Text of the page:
Seasoned Equity Issues in a Closely Held Market: Evidence from France
49 Pages Posted: 11 May 1999 Last revised: 17 Jun 2015
Date Written: December 1, 1998
This paper studies the shareholder wealth effect associated with 278 seasoned equity issues in France from 1986 to 1996. The sample includes public offerings and rights issues of common stock alone and of unit. On average, there is a negative stock price change of 0.58% at the first announcement date of common stock rights issues. There is no significant return at the announcement date of public offerings or unit rights issues. We find strong evidence of negative abnormal returns at the issue date and during the subscription period for common stock issues, whether rights or public. Abnormal returns at the announcement and issue dates are related to the main characteristics of the offerings and especially to the corporate control mechanisms. In France, public offerings are chosen by larger firms and result in a more diffuse ownership. Furthermore, abnormal returns at the announcement of a public offering are not related to company specific risk, but are negatively related to the expected take-up of the current shareholders. In a closely held market such as the French market, public offerings result in a less concentrated ownership, which is better news for investors than rights issues. Conversely, the expected shareholder take-up does not affect abnormal returns in the case of rights issues. In this case, the market reacts less negatively when company specific risk is lower, stock price performance prior to the announcement is weaker and the aim of the issue concerns either an investment project or an acquisition. These results shed new light on the equity financing paradox in a closely held market.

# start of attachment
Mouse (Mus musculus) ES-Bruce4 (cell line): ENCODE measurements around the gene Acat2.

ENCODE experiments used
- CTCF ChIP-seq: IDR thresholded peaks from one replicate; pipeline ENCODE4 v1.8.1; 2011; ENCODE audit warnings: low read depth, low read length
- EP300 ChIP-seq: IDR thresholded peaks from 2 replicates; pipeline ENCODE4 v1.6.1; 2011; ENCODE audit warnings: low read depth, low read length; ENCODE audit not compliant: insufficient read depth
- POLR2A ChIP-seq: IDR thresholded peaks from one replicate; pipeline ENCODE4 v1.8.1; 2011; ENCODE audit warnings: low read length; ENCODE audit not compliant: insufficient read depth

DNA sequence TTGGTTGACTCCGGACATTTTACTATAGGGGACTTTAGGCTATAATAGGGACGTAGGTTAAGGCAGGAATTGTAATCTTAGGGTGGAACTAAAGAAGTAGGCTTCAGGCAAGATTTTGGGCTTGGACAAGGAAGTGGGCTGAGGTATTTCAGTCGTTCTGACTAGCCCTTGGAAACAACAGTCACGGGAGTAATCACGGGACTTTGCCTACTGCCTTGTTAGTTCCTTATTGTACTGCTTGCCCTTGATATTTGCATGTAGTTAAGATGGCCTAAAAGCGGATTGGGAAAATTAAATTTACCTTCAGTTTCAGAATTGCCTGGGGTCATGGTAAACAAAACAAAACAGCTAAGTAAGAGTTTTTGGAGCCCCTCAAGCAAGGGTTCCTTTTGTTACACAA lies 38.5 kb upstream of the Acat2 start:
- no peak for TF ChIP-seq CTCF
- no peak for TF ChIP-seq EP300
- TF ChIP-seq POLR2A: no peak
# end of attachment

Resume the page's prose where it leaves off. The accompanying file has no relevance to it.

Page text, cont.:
JEL Classification: G32, G14, D80
Suggested Citation: Suggested Citation